JUNEAU (AP) -- An Alaska Supreme Court ruling that requires state regulators to look harder at oil companies spill response plans would be overturned by a bill that passed a Senate committee this week.
The Senate Resources Committee approved a bill that would allow the state Department of Environmental Conservation to continue it's current rules on regulating contingency plans for oil spills.
The bill takes aim at a state Supreme Court ruling that found the state's ''best available technology'' requirement should be read broadly.
After the 1989 Exxon Valdez oil spill in Prince William Sound, the Legislature required a set of performance standards and response times for the containment and cleanup of oil spills in Alaska.
The Alaska Department of Environmental Conservation has regulations that considered a company to be using the ''best available technology'' if it meets those spill response standards.
The state's high court ruled the Legislature, when it passed the law, did not intend for regulators to rely on state spill standards as a yardstick of what is ''best available technology.''
''The court relied on the dictionary definition of 'best,''' said Assistant Attorney General Breck Tostevin.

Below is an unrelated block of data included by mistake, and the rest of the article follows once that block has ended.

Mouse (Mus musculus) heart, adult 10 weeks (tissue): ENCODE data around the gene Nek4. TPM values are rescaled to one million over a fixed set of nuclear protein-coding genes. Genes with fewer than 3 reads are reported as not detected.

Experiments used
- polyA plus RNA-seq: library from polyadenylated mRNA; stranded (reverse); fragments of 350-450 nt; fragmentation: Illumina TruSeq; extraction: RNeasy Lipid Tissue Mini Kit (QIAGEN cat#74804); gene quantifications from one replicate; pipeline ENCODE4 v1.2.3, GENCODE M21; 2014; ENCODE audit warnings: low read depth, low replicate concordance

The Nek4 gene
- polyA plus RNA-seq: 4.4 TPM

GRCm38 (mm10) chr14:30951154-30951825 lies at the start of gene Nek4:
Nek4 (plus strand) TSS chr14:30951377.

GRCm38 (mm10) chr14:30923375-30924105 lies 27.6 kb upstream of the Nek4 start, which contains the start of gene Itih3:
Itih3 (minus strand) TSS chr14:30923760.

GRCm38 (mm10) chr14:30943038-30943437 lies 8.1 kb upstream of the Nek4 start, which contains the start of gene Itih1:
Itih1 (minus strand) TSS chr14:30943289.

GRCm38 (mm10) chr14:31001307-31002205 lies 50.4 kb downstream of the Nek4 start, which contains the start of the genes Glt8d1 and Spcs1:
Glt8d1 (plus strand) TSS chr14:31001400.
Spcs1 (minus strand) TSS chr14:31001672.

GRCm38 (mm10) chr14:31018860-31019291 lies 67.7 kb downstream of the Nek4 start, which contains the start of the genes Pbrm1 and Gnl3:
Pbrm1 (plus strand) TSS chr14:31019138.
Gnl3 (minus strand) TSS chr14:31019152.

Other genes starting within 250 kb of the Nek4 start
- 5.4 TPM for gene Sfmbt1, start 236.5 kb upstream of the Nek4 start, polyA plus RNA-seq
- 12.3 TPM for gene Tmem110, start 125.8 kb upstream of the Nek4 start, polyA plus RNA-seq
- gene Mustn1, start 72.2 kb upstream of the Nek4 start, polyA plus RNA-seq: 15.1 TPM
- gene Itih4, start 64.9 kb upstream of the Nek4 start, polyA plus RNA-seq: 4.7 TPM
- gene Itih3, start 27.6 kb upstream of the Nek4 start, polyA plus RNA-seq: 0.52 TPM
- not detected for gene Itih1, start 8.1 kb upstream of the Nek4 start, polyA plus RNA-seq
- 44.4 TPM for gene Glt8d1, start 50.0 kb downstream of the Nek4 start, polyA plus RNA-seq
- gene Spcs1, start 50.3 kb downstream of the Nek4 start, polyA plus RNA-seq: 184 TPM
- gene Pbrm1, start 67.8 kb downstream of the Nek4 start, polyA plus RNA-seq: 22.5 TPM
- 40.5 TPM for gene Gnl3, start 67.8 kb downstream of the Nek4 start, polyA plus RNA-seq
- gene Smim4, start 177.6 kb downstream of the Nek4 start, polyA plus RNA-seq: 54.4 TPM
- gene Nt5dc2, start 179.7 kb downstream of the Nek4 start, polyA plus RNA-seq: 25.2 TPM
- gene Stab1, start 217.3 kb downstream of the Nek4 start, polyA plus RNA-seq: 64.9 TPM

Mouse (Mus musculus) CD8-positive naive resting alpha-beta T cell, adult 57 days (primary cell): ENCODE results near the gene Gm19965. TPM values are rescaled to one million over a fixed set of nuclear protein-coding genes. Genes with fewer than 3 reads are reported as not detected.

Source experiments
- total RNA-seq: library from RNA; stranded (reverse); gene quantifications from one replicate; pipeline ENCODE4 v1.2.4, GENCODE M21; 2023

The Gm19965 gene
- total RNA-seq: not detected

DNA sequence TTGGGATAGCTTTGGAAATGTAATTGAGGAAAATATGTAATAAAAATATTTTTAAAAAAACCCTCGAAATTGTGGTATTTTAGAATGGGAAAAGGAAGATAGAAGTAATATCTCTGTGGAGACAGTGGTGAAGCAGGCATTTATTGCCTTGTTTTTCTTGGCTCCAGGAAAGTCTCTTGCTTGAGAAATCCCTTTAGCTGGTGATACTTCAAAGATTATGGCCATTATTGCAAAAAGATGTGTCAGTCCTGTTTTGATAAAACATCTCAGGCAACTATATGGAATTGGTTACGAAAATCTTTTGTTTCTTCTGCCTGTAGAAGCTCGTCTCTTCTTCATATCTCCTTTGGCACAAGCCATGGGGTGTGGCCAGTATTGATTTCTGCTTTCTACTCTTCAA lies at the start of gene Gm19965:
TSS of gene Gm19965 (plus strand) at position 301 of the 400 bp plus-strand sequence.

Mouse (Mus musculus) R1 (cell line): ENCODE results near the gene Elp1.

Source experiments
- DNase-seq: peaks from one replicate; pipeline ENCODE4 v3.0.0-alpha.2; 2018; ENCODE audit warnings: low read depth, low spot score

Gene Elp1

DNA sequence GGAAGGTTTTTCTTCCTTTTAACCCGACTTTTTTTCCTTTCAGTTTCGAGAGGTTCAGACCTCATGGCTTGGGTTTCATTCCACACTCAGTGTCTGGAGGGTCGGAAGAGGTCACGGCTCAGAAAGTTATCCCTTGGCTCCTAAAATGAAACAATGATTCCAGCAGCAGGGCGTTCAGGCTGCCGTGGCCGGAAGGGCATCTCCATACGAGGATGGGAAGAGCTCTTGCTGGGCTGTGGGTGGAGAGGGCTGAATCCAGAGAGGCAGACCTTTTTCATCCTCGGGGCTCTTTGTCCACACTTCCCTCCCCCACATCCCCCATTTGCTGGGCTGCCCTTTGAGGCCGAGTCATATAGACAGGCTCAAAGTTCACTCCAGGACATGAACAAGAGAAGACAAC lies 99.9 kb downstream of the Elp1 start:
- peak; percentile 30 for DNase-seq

The bill, sponsored by the Senate Resources Committee, would allow the department to approve technology so long as it is ''proven, appropriate and reliable'' to meet state standards for spill response.
The bill would validate the approach DEC has used since 1997 to approve more than 100 spill contingency plans, said Larry Dietrick, the department's spill response chief.
But Ross Coen of the Alaska Forum for Environmental Responsibility testified by teleconference from Fairbanks that state regulators should concentrate on how to comply with the ruling and follow the law.
''Instead this bill attempts to change the rules and undermine the Supreme Court's decision,'' he said.
The Senate Resources Committee approved the bill after Monday's hearing. It could go to the full Senate soon.
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